Labour’s ruling body could see each region and nation get its own place, under new proposals from centrist Labour groups to the party’s democracy review.
Progress and Labour First launch a campaign today to offer a place on the NEC to each of the UK’s regions, plus Scotland and Wales.
Former parliamentary candidate Mary Wimbury, who is standing for the NEC, said: “We need a guaranteed CLP rep for Wales, who votes in Welsh Labour members’ interests, and can be held accountable for doing so.”
The plans put forward by the centre-left organisations would also see the number of local government representatives on the NEC doubled, from two to four. Alice Perry and Nick Forbes are the local councillors currently occupying the two places.
Such recommendations must be passed by both the NEC and Labour conference in September before being implemented.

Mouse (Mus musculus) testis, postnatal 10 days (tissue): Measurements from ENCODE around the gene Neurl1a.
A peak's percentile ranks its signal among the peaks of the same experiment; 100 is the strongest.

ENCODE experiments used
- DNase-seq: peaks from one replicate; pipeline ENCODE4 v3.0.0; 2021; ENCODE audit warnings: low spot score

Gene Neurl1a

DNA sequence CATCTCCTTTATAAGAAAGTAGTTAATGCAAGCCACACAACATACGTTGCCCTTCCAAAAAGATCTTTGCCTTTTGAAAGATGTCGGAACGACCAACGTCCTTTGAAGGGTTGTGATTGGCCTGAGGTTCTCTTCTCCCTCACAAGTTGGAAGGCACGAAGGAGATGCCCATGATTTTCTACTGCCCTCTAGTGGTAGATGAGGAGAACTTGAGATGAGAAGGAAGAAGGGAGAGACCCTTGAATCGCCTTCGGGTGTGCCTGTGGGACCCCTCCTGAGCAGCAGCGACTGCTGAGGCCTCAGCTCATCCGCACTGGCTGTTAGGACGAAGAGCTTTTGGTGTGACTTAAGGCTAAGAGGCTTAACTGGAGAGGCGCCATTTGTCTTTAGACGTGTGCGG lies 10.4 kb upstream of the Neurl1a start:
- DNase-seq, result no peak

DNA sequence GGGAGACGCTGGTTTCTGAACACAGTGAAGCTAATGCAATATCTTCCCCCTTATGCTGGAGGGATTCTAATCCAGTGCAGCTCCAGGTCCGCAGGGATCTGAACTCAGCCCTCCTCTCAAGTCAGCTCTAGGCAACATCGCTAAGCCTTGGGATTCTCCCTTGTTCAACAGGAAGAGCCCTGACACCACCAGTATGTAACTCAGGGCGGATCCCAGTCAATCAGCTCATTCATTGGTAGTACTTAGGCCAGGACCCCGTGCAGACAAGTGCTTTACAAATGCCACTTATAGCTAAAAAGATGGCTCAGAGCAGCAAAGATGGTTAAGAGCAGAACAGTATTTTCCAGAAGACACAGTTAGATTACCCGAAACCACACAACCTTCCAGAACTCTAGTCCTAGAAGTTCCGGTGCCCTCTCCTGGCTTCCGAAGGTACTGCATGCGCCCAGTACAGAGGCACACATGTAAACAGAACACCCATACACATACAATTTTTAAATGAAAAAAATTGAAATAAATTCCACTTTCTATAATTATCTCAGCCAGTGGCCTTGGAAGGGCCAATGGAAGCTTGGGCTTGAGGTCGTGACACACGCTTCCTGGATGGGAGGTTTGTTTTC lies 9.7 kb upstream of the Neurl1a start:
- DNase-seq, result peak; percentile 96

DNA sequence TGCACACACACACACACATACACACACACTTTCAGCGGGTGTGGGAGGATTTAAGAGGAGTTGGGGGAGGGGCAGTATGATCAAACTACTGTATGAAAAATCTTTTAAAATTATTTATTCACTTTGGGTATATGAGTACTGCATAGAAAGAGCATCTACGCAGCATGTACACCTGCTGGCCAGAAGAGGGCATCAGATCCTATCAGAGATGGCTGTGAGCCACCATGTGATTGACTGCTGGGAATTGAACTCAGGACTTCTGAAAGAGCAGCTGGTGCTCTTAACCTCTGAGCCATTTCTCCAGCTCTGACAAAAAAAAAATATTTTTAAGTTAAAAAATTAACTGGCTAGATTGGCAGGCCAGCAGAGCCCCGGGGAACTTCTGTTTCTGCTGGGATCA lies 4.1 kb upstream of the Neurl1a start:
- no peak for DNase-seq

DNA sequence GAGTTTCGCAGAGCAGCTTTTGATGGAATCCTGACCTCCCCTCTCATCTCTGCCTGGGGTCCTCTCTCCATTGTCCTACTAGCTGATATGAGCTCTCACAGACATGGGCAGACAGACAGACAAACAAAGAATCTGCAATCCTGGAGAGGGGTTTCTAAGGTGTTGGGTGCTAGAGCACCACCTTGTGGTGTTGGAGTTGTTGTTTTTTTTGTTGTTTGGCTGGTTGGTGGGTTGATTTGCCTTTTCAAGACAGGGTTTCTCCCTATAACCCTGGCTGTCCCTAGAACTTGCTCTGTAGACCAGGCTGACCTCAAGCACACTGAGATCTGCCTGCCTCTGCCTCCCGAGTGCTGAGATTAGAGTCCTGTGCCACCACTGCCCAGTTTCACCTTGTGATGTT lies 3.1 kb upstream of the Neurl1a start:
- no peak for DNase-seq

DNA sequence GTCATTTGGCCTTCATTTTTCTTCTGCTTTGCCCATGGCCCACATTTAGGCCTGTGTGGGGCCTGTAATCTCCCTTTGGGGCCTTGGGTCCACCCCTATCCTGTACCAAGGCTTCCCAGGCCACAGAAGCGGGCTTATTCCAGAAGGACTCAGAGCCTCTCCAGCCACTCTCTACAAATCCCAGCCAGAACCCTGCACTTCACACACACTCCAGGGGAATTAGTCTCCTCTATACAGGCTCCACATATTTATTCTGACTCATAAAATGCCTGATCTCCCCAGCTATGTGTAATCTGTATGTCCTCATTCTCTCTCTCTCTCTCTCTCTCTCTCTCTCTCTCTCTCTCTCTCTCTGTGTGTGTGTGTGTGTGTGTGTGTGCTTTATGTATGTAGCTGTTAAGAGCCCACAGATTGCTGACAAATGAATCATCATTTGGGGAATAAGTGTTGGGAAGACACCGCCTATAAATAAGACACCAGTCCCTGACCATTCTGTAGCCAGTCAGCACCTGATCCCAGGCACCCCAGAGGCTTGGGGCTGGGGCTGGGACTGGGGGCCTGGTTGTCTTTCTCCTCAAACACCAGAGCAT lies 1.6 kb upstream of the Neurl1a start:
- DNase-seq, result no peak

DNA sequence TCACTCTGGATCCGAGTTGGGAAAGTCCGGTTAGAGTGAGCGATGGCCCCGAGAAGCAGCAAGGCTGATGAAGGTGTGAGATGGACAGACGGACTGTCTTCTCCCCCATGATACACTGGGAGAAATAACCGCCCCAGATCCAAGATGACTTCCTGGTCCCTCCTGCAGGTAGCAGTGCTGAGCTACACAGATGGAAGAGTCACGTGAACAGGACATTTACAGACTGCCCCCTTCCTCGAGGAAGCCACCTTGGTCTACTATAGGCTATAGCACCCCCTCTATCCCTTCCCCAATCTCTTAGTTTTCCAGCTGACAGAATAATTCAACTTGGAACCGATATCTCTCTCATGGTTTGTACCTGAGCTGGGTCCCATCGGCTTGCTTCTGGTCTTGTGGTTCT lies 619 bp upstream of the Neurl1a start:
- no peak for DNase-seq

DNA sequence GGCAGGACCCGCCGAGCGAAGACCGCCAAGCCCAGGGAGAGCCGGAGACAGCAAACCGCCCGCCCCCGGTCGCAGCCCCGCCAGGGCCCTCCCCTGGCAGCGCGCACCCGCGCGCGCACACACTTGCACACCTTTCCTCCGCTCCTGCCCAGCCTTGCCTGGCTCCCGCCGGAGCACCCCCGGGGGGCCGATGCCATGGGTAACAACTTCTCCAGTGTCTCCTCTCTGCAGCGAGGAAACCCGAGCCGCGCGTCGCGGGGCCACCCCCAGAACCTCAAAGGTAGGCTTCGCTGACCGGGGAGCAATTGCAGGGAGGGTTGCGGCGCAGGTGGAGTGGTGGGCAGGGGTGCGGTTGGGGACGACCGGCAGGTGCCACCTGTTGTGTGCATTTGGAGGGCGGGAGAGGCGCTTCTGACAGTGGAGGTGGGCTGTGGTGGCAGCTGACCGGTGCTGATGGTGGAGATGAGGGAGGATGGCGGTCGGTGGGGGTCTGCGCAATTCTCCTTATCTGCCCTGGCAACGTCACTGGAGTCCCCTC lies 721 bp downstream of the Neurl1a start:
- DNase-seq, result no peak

The extra NEC places would increase the chances that Progress and Labour First could retain places on the ruling body, where the Left now has a majority of approximately 23 to 16.
The groups are more hopeful after Miriam Mirwitch won the Young Labour chair election, which used a one-member-one-vote system, in a surprise victory for the centre-left.
The proposals, to be submitted to Labour’s democracy review led by Katy Clark, come as the centrist slate of nine candidates is also announced today.
It includes Labour First secretary Luke Akehurst, former NEC member Johanna Baxter, outgoing NEC youth rep Jasmin Beckett, trans activist Heather Peto and Sikhs for Labour’s Gurinder Singh Josan.
Last week, LabourList exclusively revealed that Momentum will suggest Labour Party membership is opened up to include supporters of other movements, as part of its own submission to the democracy review.
Momentum’s proposals, put together following an online consultation of 4,000 members, would also see MPs face stronger parliamentary reselection processes.